guttergeek the discontinuous review of graphic narrative

November 2006

Linda Medley, Castle Waiting (Fantagraphics, 2006). Hardcover. $29.95; Castle Waiting vol. 2 (Fantagraphics, 2006-). Bi-monthly; $3.95.

by Jared Gardner


For many long-time fans of Linda Medley’s fairy tale about what happens after “happily ever after,” the arrival this summer of Fantagraphic’s beautiful new edition of Castle Waiting was an affirmation of the promise that quality will win out over sales in the great karmic battles for the future of comicdom. But there was still more reason to rejoice than the return to print of Medley’s ill-fated and often-interrupted epic. After a five-year hiatus, Medley would be picking up the story where it left off in 2001, with regular bi-monthly issues. And with the first of these new issues finally in hand this month, there is indeed reason for Medley’s fans to smile.

But there is also reason for doubt—less from the quality of the new work (which indeed looks promising and reenergized) than in the evidence provided by the lusciously produced volume of the collected earlier work, which was self-published on-and-off between 1996 and 2001. The earliest of this work, “The Curse of Brambly Hedge,” is a delightful and lively prologue to the story of the Castle, where we learn of the curse that has consigned it to its ramshackle and abandoned fate a century later. And the first installments of the story proper, in which the pregnant Lady Jain escapes from her marriage and seeks to save her unborn son’s life from the vengeance of her husband )once he learns that the child is not his), are pure pleasure. Lady Jain finds sanctuary in Castle Waiting, where she meets a cast of characters who have been occupying the deserted structures, seeking solitude within its cursed walls. Indeed, there is much here, from the fairy tale landscape to the clean white and black of the art, to remind a first-time reader of Jeff Smith’s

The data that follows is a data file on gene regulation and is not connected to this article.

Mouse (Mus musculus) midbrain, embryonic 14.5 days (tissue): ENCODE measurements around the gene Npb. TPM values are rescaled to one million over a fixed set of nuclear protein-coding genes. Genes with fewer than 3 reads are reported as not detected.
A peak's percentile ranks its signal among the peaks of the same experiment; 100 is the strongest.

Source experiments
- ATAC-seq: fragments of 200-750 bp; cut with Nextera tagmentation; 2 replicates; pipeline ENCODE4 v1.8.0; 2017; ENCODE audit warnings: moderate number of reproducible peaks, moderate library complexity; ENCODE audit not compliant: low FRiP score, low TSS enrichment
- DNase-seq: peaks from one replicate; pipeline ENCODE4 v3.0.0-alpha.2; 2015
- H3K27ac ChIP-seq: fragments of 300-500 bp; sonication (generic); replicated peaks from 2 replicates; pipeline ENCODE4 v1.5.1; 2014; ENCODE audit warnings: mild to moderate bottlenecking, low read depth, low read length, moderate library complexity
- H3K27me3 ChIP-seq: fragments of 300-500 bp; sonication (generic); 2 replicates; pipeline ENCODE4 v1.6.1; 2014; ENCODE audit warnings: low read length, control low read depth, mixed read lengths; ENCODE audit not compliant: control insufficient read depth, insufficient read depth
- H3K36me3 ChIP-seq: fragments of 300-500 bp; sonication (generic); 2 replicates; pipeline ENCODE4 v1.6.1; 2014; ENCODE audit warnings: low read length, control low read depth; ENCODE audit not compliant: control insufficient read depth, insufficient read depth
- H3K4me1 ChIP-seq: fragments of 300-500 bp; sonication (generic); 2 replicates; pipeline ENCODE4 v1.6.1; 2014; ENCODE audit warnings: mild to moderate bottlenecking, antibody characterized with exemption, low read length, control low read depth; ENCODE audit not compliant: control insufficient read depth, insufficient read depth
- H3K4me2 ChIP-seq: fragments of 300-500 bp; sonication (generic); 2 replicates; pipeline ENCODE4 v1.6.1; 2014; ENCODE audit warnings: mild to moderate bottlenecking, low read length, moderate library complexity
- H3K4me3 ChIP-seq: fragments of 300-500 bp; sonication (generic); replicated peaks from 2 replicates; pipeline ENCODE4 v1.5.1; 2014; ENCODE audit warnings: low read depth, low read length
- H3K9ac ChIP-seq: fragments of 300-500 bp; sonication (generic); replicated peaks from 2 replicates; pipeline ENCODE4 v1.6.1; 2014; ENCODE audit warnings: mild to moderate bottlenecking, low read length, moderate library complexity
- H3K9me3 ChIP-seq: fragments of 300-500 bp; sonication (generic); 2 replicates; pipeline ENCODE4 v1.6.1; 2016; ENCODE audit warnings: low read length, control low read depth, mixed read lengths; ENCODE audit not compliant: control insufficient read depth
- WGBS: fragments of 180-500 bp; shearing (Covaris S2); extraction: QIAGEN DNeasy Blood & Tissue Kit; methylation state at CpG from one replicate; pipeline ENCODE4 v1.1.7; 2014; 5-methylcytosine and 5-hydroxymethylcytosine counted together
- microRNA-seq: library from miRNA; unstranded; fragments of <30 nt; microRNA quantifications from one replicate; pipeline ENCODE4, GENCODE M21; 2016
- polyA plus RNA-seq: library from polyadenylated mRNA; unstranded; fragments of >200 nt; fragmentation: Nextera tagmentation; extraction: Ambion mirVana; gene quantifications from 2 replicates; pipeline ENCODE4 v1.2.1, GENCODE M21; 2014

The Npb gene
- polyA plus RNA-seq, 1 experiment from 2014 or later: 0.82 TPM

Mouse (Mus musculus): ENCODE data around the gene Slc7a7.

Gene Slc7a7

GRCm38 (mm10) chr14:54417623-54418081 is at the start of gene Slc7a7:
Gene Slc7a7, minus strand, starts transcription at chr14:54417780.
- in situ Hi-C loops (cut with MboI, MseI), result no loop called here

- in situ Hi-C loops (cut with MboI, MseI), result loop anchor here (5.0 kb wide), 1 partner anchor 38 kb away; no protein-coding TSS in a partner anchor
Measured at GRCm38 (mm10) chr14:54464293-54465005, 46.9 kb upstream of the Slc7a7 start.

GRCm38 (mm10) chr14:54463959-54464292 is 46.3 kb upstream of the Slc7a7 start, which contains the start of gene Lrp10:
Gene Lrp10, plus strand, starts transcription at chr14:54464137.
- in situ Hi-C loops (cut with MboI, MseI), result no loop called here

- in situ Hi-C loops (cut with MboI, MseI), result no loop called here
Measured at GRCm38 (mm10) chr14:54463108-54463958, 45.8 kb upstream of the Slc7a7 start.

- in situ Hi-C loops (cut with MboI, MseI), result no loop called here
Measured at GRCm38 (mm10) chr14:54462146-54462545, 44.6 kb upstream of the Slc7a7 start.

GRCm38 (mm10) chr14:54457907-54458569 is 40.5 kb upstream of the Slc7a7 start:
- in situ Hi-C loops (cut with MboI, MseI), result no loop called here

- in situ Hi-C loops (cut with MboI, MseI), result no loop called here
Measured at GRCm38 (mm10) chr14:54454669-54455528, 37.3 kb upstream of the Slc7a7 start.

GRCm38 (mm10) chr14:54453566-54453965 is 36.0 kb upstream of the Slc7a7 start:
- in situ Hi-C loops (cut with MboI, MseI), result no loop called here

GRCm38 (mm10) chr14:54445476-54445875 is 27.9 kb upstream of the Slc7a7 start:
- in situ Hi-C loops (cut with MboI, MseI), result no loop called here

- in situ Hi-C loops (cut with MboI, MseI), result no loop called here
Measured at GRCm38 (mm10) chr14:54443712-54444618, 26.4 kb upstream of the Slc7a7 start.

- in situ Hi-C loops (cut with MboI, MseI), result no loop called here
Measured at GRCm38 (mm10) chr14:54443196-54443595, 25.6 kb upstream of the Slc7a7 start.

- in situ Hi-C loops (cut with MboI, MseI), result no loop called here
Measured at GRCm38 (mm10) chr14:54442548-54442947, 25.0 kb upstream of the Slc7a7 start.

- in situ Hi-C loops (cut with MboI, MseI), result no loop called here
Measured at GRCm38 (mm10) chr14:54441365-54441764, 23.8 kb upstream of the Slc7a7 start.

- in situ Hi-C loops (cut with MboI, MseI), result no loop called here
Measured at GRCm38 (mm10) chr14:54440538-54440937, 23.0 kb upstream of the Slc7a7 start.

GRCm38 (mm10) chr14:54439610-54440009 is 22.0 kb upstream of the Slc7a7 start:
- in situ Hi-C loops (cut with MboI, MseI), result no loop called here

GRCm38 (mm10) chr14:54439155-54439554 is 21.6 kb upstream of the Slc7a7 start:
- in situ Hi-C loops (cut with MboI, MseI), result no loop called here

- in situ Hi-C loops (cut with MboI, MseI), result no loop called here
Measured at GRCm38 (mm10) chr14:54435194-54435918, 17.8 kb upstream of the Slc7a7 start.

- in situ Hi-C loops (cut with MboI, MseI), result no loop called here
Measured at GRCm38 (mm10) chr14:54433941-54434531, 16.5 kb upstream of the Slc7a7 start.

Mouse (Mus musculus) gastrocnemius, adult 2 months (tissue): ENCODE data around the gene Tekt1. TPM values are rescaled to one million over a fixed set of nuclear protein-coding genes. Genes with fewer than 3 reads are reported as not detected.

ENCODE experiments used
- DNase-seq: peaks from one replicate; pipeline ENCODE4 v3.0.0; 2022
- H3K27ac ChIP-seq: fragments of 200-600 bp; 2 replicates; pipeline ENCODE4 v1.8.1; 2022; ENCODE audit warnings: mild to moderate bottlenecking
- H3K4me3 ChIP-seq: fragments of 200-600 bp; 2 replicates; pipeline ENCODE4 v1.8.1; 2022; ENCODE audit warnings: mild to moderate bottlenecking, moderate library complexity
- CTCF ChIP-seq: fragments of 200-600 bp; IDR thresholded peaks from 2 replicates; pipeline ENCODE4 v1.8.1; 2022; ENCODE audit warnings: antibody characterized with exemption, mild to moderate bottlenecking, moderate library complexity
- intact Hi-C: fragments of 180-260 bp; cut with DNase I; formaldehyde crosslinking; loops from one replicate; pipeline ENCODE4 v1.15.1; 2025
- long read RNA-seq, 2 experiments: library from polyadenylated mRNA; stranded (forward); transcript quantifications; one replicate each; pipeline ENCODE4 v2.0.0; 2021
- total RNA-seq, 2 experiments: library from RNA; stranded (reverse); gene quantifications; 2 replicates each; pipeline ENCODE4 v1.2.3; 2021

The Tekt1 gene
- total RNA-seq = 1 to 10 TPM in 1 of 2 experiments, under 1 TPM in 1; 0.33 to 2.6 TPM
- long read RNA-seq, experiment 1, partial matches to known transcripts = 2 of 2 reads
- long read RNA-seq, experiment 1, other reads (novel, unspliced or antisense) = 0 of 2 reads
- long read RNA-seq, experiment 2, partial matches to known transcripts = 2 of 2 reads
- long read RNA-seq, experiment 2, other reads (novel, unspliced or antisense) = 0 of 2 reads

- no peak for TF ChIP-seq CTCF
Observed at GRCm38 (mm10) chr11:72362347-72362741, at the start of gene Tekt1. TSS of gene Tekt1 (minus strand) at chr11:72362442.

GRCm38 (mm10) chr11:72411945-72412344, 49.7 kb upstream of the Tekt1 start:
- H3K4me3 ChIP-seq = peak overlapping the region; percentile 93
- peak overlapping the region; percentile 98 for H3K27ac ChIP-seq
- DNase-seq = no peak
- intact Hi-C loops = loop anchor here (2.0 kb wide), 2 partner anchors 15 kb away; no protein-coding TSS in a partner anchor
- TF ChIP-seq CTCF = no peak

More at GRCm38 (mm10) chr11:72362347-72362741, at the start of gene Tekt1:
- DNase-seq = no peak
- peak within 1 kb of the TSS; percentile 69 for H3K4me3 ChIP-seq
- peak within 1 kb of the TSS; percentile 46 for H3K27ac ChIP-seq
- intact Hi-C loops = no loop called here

Bone.

But now that Castle Waiting is bound in a 450-page book, it is precisely that inevitable comparison (one encouraged by the earlier trade publications of
Bone at Smith’s Cartoon Books) that casts doubt on the ultimate canonicity of the project. As a volume, the hardcover book highlights the uneven publication process—the fits and starts of its composition and the economics of self-publishing—as much or more than it does the story it is telling. This is especially the case in the long story that dominates the second half of the volume, “Solicitine,” which tells the prehistory of Sister Peaceful, formerly of the Solicitines, an order of bearded women. Clearly, it was Medley’s goal to tell the story of all the denizens of Castle Waiting in turn, but unfortunately it is Peaceful’s story that comes first and which (for unaccountable reasons) takes seemingly endless chapters to tell. Once one has enjoyed the cross-dressing pleasures of the tale (for what they’re worth), the parade of bearded women and their struggles with oppressors and admirers alike quickly grows tiresome. We share little of the infinite interest Lady Jain expresses in the next installment of the interminable tale and—we almost hesitate to confess it—by the end of the volume, we were almost praying for the sweet deliverance of bankruptcy. The conditions under which Medley was trying to write and self-publish these final chapters certainly impacted the quality of writing and imagination here, but in retrospect there is a bit of a chicken-and-egg conundrum: did the quality fall off precipitously because Medley was not able to make the project economically viable, or did the market for the book disappear because, by the end, it was growing increasingly dull?